Life is filled with the best of intentions, such as wanting to win the lottery or keep the work emails to a manageable level. Large enterprises have the ability and budget (and occasionally the willpower) to create the necessary groups to handle all aspects of security, including the various components to identify threats before AND after they happen. This includes threat hunting, pentesting, education, architecture, incident response, research, development, engineering, access management, and several other security offshoots of IT resources. Having the best security program for your small organization might be your intention, but many obstacles such as money, time, or resources can prevent you from that perfect implementation.
While these resource suggestions won’t be a one to one replacement for having full-time resources hired to do the work, it can get you started, cover some of the missing links, and help build in that foundational baseline with a lack of time and monetary resources.
Threat Intelligence and Research
The intention of a Threat Intelligence group is to research what types of cyber-attacks are occurring against various individual, business, or government entities and to inform the business on where to prioritize and build their defenses. For example, a Threat Intelligence group within a utility company may have a different focus than a company in the healthcare industry.
There are several excellent (and free) resources that you can use to help inform you and your staff on the security risks in the world.
SANS NewsBites Newsletter
This often-published newsletter provides a great overview of what cyber security events are occurring around the world, including active attacks, breached companies, new types of malware, along with editorials, lessons learned, and links out to several other security websites for more information. You can either sign up for the emails at https://www.sans.org/newsletters/newsbites or view the newsletters on the site. All you need to do is sign up for a SANS account and select which emails you would like to receive.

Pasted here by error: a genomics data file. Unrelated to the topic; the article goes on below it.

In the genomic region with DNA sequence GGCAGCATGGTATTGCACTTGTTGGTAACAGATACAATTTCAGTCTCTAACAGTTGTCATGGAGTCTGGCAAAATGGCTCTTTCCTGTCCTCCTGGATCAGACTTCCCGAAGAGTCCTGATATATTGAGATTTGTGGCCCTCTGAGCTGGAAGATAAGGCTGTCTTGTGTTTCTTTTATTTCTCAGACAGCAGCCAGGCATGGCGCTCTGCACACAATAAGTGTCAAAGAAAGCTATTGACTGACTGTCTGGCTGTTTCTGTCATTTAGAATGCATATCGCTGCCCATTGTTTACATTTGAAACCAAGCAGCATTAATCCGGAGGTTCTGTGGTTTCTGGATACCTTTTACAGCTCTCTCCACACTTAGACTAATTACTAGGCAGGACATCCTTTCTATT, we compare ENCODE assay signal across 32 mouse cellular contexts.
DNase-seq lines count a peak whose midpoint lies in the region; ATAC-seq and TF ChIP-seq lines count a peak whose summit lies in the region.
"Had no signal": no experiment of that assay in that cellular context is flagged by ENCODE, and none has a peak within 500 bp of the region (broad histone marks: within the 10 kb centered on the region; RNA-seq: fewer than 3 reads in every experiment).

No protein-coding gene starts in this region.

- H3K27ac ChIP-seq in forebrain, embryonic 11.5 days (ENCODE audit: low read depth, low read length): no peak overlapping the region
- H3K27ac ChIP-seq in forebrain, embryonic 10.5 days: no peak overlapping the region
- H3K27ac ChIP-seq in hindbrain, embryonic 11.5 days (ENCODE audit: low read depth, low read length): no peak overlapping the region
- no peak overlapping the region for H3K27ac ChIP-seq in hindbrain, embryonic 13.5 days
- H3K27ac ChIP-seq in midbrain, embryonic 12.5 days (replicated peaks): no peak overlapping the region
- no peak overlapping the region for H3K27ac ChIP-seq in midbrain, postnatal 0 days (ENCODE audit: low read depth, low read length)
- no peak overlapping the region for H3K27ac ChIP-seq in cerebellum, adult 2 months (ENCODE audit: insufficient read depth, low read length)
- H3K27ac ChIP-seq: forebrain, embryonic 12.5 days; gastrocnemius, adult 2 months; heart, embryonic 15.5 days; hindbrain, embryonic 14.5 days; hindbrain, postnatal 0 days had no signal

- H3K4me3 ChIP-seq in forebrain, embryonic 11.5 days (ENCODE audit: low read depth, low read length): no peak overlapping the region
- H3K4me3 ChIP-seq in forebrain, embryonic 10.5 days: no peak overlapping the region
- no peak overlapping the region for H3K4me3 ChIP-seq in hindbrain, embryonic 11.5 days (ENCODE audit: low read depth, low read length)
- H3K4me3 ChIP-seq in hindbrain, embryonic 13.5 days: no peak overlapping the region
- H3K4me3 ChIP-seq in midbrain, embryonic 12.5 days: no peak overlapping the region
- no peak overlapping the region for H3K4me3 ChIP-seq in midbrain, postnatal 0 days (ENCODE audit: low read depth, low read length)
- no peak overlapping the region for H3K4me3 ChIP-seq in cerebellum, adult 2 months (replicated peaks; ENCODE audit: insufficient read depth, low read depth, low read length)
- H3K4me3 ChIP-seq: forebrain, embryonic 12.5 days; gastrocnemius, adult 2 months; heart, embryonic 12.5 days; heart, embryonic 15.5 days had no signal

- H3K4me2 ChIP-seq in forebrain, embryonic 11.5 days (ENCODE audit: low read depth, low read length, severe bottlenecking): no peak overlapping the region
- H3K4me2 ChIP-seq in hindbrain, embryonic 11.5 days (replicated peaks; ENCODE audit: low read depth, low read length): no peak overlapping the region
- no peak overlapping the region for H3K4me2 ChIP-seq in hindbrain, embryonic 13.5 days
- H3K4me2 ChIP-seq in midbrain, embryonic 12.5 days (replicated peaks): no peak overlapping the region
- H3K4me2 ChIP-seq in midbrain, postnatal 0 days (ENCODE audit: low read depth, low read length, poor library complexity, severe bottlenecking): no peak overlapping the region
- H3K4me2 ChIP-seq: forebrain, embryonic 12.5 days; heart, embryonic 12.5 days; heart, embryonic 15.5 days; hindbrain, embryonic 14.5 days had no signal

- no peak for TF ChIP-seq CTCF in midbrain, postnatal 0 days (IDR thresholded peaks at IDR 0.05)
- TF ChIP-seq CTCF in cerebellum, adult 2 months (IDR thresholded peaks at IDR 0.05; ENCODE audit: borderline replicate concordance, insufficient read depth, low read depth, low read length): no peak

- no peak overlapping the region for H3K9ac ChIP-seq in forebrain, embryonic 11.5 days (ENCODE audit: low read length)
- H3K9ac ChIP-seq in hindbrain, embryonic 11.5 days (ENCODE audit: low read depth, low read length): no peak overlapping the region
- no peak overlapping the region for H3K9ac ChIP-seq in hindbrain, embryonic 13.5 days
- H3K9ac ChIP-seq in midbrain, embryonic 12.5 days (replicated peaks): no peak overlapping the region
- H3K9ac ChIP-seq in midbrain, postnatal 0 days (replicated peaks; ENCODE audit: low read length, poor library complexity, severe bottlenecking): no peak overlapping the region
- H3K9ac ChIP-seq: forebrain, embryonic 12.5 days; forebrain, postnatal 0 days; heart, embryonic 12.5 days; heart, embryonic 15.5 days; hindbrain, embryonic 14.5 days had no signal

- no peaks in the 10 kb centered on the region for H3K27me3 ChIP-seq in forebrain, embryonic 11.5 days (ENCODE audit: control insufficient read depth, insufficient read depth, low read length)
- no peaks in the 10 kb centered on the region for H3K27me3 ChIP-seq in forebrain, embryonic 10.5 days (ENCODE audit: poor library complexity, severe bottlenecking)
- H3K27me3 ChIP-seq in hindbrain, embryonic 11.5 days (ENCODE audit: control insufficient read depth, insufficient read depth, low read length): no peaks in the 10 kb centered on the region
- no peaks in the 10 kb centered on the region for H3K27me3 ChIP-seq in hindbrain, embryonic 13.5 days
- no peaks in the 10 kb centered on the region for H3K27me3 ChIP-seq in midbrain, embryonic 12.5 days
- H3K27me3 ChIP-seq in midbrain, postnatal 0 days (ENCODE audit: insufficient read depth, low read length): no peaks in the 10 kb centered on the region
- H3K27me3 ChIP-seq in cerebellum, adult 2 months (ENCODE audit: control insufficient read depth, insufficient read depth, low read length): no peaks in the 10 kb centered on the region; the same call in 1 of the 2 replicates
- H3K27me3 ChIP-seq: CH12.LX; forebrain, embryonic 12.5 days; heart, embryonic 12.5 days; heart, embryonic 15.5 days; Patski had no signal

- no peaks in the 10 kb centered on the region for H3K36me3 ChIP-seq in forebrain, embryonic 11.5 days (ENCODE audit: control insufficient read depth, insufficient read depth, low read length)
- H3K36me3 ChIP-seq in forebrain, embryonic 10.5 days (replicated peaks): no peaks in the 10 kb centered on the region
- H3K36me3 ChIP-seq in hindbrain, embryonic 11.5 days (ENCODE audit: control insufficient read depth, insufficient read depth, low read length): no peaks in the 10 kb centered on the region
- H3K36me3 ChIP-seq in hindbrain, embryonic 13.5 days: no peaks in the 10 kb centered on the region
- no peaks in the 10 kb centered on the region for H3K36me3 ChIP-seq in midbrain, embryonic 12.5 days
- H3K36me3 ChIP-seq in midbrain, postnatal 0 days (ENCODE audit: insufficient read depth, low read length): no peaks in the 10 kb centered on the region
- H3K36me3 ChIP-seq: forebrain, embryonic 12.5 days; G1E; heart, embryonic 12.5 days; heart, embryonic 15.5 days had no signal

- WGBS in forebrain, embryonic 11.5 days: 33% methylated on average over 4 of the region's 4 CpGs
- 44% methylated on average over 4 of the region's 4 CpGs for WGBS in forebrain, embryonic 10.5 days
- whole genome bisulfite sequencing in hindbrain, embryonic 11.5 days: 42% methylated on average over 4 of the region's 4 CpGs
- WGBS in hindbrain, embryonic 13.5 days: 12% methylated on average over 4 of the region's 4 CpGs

Pros: Professional research and editorial work, free, timely and current with industry trends
Cons: Not focused for any particular industry, be prepared for SANS education advertisements
HSlatman’s Awesome Threat Intelligence Github
This curated list has a collection of publicly available resources to help with various free threat intelligence feeds (where the bad activity is sourced on the Internet), frameworks to help sort that information, and other back to basic resources to help start your threat intelligence group. Check it out at https://github.com/hslatman/awesome-threat-intelligence.
Pros: Lots of useful resources for threat intelligence, points to something for every budget and capability
Cons: Hasn’t received an update for a while, could be overwhelming for someone new to the threat intelligence space
Security Awareness and Education
Security awareness and education programs specifically cover training company employees how to protect their internal resources such as emails, usernames and passwords, computers, and their intellectual property.